I generally despise how-to posts. It's the reason after two years I've rarely posted one. But I recently received an email from Geoff Nelder, a writer who entered a monthly writing contest I ran on this blog back in 2010. He felt his honorable mention in my contest helped get him a book contract for his novel, Left Luggage. He thanked me for running the contest and offering attention to relatively unknown writers.
I think he may have overstated my influence in his accomplishment, but it brings me to the genesis of my topic: What are the best ways to market your novel? Facebook? Okay. Twitter? Fine. Ads? Sure, why not. Blog? Eh. What am I getting at here? The fact is, I don't believe any one of these things can garner big sales all by themselves. And all together they amount to name recognition, but not much more. What I found to be the best method of getting your name out there is to find other authors like yourself and help them out. And I'm not talking about sucking up to people for pure reciprocal purposes. I'm talking about sincerely promoting people who you believe are good writers with good reputations.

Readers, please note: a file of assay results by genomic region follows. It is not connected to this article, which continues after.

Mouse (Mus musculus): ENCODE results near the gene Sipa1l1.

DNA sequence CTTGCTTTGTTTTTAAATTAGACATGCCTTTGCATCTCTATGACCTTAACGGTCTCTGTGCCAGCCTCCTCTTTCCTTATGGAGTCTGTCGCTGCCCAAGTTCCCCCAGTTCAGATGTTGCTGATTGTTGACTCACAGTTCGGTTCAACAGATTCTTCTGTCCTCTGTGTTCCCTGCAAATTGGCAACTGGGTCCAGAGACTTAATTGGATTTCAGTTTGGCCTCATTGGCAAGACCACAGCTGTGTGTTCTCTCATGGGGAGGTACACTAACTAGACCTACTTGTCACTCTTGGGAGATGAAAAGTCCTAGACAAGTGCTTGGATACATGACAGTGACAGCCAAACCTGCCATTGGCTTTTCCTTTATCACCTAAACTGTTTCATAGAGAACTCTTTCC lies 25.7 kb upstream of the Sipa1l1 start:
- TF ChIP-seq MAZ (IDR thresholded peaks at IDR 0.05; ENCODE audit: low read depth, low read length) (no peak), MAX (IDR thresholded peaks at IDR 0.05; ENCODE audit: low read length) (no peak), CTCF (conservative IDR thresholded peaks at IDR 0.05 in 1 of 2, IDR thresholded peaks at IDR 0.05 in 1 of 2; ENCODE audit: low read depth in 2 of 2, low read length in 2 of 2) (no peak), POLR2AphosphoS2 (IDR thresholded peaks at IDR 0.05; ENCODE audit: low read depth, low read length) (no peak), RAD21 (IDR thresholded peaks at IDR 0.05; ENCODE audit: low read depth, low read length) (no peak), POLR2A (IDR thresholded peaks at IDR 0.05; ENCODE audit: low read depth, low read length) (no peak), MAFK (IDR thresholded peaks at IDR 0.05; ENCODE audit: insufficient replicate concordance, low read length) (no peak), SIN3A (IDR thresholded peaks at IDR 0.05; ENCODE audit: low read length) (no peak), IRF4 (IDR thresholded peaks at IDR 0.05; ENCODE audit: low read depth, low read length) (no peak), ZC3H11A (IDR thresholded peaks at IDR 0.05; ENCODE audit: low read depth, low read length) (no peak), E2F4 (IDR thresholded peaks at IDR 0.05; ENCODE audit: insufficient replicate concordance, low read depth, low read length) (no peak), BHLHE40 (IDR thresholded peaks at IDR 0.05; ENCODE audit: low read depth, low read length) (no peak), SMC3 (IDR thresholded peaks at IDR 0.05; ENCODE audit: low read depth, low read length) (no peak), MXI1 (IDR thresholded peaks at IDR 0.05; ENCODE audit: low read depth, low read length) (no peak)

This blog originally began as a monthly contest for writers to get exposure for their work. I offered a $50 Amazon gift card each month to the winner of the strongest scene. (Yes, that's where the title came from.) I never charged a submission fee and paid for the gift card out of my own pocket. Why? Because I thought it would help promote other writers. Period. There was no ulterior motive. Then, I became so inundated with submissions I couldn't find time to write, or spend time with my family, or eat regularly, so I turned to interviewing writers instead. I interviewed John Locke before he was John Locke--Rick Murcer, before he became an Indie sensation--and Robert Bidinotto right before his career took off as well. I always do the research and ask specific questions for each author and it pleases me to see their careers progress.
Maybe the most important part of this concept for me was the friendships I've developed. I'm online less and less these days, but I do try to keep up with people like Claude Bouchard and Luke Romyn and Stuart Ross McCallum. These are writers whom I first met when starting this blog and I still try to help them whenever I can. I've read their work. They're fine writers.
See how this works?